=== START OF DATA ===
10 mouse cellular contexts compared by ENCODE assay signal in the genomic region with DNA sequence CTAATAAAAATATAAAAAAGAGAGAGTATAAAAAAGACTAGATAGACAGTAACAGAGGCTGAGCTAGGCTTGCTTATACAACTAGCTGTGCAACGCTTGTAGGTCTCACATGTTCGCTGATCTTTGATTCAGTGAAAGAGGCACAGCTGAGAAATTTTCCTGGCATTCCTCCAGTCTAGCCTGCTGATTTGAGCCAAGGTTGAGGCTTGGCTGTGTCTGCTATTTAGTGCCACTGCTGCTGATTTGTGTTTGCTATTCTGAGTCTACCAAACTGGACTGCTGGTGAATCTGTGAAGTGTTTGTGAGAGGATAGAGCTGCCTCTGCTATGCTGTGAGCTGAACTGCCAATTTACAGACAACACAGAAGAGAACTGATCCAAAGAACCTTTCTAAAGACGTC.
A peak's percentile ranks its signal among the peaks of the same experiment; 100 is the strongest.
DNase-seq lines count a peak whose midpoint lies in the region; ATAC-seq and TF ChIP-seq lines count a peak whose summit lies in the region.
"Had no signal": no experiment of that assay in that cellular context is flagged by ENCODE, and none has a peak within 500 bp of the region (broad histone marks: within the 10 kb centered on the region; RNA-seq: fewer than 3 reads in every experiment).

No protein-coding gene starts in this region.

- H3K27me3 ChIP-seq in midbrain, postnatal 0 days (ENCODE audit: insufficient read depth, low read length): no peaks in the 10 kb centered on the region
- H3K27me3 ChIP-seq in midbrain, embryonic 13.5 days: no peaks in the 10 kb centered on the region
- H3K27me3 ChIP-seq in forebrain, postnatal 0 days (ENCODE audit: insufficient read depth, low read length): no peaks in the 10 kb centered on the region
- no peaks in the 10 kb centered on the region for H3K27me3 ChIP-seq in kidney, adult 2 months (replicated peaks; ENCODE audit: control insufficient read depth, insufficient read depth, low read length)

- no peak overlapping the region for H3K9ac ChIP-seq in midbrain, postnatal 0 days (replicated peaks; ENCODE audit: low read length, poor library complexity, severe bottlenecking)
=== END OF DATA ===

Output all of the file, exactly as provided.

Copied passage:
10 mouse cellular contexts compared by ENCODE assay signal in the genomic region with DNA sequence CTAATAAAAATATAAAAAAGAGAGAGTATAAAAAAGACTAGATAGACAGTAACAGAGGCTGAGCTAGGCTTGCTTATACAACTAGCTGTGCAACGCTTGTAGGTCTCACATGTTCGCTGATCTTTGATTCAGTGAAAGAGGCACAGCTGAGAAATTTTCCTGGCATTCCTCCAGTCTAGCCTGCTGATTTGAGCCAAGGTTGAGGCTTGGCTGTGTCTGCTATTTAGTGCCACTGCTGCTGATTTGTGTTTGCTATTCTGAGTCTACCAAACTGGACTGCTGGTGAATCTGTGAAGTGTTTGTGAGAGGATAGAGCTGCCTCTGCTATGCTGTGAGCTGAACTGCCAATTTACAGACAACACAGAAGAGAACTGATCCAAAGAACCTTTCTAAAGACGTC.
A peak's percentile ranks its signal among the peaks of the same experiment; 100 is the strongest.
DNase-seq lines count a peak whose midpoint lies in the region; ATAC-seq and TF ChIP-seq lines count a peak whose summit lies in the region.
"Had no signal": no experiment of that assay in that cellular context is flagged by ENCODE, and none has a peak within 500 bp of the region (broad histone marks: within the 10 kb centered on the region; RNA-seq: fewer than 3 reads in every experiment).

No protein-coding gene starts in this region.

- H3K27me3 ChIP-seq in midbrain, postnatal 0 days (ENCODE audit: insufficient read depth, low read length): no peaks in the 10 kb centered on the region
- H3K27me3 ChIP-seq in midbrain, embryonic 13.5 days: no peaks in the 10 kb centered on the region
- H3K27me3 ChIP-seq in forebrain, postnatal 0 days (ENCODE audit: insufficient read depth, low read length): no peaks in the 10 kb centered on the region
- no peaks in the 10 kb centered on the region for H3K27me3 ChIP-seq in kidney, adult 2 months (replicated peaks; ENCODE audit: control insufficient read depth, insufficient read depth, low read length)

- no peak overlapping the region for H3K9ac ChIP-seq in midbrain, postnatal 0 days (replicated peaks; ENCODE audit: low read length, poor library complexity, severe bottlenecking)